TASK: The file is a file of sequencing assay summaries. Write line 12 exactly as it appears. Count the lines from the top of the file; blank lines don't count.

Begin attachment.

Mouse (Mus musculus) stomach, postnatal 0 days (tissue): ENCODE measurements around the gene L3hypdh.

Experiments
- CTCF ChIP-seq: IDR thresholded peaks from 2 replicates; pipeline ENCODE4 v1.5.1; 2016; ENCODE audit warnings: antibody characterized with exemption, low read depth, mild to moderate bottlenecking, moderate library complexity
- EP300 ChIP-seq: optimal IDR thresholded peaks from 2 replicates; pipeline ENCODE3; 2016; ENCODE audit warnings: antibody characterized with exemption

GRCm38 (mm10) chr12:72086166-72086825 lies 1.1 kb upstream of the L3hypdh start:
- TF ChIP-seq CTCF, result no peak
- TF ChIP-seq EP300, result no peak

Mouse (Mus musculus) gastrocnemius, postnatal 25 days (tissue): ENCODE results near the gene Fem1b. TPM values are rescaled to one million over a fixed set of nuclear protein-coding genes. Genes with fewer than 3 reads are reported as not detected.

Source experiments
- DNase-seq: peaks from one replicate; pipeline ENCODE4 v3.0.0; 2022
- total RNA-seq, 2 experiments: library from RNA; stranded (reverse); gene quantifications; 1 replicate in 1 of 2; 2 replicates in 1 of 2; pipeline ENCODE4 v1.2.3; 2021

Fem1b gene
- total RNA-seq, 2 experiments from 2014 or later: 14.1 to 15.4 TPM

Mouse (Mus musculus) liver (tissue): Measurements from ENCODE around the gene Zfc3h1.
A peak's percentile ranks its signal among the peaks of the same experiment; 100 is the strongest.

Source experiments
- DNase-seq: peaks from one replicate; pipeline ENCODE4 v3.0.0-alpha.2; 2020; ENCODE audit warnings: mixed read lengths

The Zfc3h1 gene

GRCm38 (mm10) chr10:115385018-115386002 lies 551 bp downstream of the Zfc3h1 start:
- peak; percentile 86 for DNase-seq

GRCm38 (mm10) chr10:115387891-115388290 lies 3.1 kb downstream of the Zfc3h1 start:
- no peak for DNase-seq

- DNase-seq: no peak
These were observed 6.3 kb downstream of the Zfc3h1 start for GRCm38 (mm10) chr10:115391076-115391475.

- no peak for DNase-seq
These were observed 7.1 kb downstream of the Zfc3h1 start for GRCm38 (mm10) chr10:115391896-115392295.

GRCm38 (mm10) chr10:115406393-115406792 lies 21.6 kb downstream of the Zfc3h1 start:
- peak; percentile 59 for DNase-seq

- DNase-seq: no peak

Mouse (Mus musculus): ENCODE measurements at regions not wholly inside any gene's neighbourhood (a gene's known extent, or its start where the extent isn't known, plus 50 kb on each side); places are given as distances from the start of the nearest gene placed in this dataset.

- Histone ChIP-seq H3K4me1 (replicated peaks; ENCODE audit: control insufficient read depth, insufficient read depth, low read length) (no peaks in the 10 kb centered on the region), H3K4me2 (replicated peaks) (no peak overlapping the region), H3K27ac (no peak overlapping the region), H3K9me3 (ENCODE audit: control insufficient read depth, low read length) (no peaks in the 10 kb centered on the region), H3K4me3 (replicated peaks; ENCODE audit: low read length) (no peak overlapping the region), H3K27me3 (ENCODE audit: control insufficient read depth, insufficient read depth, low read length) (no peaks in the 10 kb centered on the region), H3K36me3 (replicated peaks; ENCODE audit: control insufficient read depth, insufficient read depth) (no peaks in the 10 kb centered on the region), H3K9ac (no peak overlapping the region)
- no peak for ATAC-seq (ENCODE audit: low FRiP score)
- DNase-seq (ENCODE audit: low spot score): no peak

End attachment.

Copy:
Fem1b gene